Scott Wiener is a member of the San Francisco Board of Supervisors, representing the Castro, Noe Valley, Glen Park, the Duboce Triangle, Diamond Heights and many other neighborhoods. You can learn more about his latest work below.
Our city's streetlights have suffered from neglect and underfunding for years. Part of this stems from our system that divides ownership and maintenance responsibilities between the City and PG&E. This leads to overlap and insufficient coordination. I've introduced a City Streetlight Policy that will establish clear city policies like switching to LED lighting, creating pedestrian scale lighting, and establishing a requirement that burned out streetlights be fixed within 48 hours.
Legislation will make it city policy to develop pedestrian lighting standards, establish more efficient and responsive repair practices, transition to LED lighting, and develop a single, city-owned streetlight program, with the City acquiring PG&E's streetlights
San Francisco, CA - Today, Supervisor Scott Wiener will introduce legislation setting policies and standards for the city's struggling streetlight system. Currently, a portion of San Francisco's streetlights are owned by the City's Public Utilities Commission and a portion by PG&E, a private utility.
Preserving our building stock and keeping people safe when - not if but when - the next earthquake hits must be a top priority here at City Hall. This includes our private schools, which educate 1/3 of our city's children. The Mayor has moved forward with legislation -- which I have co-sponsored -- that will require private schools to undergo a seismic evaluation within the next three years, so that the city and the schools will have a better understanding of what, if any work, needs to be done to improve the safety of these schools.
Producing new housing and seismically strengthening our existing housing stock are two pressing priorities for our city. To address both these issues, I am introducing legislation to allow in the construction of new in-law units in buildings undergoing seismic retrofits. This will provide a financial benefit to building owners going through our mandatory soft-story retrofit program, as well as encourage them to do more robust retrofits.
Legislation will allow construction of new in-law units in buildings undergoing either mandatory or voluntary soft-story seismic retrofits, which will incentivize creation of new housing as well as seismic upgrades
San Francisco, CA - Today, Supervisor Scott Wiener will introduce legislation at the Board of Supervisors allowing the construction of new in-law units in buildings that are undergoing either mandatory or voluntary soft-story seismic retrofits. Adding new in-law units to a building while it is being retrofitted will be efficient and cost-effective for property owners by combin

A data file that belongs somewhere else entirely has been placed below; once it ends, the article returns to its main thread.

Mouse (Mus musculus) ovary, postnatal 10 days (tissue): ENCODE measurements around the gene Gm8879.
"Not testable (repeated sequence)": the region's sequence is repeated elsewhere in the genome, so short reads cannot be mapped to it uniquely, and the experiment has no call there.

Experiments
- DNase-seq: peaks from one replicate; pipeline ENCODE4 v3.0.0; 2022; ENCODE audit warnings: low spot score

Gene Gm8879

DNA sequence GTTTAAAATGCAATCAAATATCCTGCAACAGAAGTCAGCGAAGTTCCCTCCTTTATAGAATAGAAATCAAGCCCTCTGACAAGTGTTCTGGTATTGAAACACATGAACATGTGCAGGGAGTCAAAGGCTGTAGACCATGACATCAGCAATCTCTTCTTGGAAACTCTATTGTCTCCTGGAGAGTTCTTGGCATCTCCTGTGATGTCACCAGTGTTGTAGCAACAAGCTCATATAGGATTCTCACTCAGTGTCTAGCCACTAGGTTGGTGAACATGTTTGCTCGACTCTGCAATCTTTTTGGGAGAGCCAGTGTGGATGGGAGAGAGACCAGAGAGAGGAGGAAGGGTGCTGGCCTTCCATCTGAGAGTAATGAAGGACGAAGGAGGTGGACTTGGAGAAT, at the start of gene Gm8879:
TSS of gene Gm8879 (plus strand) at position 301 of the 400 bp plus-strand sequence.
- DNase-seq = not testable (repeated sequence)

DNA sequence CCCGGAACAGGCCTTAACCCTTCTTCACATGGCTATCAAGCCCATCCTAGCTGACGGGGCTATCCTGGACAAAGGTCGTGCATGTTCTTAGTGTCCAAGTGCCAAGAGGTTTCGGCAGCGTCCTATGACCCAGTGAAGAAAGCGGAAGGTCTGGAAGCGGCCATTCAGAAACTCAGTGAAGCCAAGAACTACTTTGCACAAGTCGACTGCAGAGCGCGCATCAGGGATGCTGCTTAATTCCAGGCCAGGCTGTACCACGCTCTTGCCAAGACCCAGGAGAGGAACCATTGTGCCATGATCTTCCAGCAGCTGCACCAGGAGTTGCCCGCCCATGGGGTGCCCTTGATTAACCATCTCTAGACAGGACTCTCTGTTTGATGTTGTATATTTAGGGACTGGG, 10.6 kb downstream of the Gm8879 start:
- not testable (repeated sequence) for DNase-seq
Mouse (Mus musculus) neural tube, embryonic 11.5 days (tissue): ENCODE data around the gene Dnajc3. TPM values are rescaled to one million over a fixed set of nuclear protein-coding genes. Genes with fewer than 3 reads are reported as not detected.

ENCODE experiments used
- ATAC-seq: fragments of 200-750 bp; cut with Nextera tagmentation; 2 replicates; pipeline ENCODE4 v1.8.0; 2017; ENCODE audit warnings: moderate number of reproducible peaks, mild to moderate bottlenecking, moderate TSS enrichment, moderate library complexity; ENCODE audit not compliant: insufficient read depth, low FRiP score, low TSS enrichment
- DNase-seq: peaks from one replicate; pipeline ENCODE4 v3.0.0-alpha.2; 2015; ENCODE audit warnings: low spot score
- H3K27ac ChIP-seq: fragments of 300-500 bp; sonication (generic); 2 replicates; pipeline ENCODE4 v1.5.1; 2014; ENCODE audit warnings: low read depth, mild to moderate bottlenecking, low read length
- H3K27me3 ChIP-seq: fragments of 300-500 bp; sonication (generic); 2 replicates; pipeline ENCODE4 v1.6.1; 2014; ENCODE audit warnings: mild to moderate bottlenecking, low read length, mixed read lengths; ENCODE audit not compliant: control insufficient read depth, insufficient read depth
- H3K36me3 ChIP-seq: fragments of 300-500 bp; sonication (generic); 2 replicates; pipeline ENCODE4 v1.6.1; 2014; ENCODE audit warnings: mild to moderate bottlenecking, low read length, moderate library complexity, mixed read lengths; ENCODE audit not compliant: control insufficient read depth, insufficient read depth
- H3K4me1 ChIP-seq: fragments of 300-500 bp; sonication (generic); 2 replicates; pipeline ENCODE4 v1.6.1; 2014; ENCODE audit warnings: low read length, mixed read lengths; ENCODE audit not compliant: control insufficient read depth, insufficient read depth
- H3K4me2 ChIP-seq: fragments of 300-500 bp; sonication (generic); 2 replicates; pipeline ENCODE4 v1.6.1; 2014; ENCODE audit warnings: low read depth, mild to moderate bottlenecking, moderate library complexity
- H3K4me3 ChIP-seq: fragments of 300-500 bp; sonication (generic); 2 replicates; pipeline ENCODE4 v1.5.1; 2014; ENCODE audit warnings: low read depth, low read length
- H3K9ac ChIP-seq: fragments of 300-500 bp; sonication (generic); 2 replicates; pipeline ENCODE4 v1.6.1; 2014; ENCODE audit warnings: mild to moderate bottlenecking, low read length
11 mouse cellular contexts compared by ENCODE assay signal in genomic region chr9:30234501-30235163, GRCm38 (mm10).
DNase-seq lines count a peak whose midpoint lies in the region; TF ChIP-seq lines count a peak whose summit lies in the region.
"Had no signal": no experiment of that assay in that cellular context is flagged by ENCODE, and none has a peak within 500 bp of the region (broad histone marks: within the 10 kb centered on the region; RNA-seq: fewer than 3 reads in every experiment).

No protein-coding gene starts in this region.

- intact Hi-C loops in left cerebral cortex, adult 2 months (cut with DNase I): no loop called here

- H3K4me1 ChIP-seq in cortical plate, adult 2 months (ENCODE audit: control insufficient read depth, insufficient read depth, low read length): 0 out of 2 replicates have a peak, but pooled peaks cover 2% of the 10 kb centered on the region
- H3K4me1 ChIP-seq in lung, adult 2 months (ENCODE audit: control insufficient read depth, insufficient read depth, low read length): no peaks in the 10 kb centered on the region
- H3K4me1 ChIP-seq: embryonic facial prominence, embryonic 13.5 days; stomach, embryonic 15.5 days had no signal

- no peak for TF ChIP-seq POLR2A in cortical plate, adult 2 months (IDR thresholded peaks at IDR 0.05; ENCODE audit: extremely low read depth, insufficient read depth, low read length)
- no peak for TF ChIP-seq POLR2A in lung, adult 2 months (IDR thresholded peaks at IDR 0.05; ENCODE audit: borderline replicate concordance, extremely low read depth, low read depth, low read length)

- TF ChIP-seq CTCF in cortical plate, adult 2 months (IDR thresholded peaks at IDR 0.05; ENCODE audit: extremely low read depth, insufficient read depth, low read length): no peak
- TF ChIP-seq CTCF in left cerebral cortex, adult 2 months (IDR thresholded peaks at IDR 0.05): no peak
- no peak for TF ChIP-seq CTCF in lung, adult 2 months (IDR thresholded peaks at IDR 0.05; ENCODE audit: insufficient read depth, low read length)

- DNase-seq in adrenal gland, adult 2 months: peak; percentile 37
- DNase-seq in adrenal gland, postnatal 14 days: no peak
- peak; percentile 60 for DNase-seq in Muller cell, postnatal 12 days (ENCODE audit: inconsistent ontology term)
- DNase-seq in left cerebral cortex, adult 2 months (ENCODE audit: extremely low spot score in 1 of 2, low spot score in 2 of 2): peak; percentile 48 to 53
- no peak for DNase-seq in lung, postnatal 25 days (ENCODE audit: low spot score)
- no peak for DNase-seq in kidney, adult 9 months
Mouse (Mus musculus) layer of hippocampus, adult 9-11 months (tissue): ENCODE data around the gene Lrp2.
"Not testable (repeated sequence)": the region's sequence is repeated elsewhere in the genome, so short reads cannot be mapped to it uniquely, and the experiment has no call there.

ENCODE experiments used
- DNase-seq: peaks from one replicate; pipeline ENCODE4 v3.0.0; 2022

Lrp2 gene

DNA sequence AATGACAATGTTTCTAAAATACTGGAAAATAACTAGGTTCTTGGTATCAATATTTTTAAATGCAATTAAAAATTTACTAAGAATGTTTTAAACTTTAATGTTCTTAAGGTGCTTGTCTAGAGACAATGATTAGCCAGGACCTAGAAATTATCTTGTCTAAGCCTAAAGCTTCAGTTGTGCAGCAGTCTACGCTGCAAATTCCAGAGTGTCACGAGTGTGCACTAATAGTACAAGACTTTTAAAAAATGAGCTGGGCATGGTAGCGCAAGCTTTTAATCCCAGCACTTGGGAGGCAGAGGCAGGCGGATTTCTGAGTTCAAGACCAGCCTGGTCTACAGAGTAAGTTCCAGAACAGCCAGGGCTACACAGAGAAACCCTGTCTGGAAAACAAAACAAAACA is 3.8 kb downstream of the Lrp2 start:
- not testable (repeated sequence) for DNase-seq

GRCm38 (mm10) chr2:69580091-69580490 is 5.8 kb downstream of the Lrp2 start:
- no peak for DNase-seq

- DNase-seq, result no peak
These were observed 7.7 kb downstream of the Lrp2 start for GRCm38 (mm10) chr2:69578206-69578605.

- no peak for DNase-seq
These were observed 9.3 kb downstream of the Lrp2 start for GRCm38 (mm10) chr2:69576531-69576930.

Having your car stolen is a painful process, and the city is not making it any easier on victims by making them pay large fees when these stolen cars are towed. These fees are set in a contract between MTA and Auto Return -- the private entity that runs the tow yards. This contract is up for renegotiation in 2015, so I have called for an oversight hearing now to explore how MTA, SFPD and Auto Return handle stolen vehicles and what we can do to make this process less onerous on victims of car thefts.
Today I attended the unveiling ceremony of the new Rainbow Honor Walk on Castro Street, which recognizes 20 amazing LGBT leaders with sidewalk plaques. Famous LGBT icons like Oscar Wilde and Frida Kahlo and local heroes like Tom Waddell and Randy Shilts will now grace our iconic boulevard. This new walk of fame -- which will eventually be extended down Market Street to Octavia -- is a wonderful celebration of our LGBT community.
You've probably noticed over the past week that Muni's light rail system has been functioning even worse than normal. The fundamental problem with the light rail system is that we don't have enough vehicles. Muni didn't order enough in the 1990s, and because the light rail vehicles (LRVs) have serious defects and are now old, they break down too much, with few if any replacement vehicles available. This week saw a higher than normal failure rate, including mechanical failures and accidents, in addition to the Giants playing at home all week.
During our ongoing drought, we need to ensure we are effectively managing our limited water supply. We also need to look at possible legislative solutions that we can undertake as a city to improve how we conserve and use water, such as requiring separate water meters in new buildings, instead of the current situation where multiple units rely on a single water meter and thus have no idea of individual water usage. To address these two issues -- water usage practices and legislative solutions -- I've called for a hearing at the Board of Supervisors, which will take place in September.
Achieving a more sustainable San Francisco means a city running on clean power. It also means maintaining our infrastructure to keep San Francisco functioning. Right now, our city can do better on both fronts, and the legislation we are sponsoring will help move us in the right direction by increasing our use of clean, hydro-electric power while generating more revenue for infrastructure investment in our streetlight and power systems.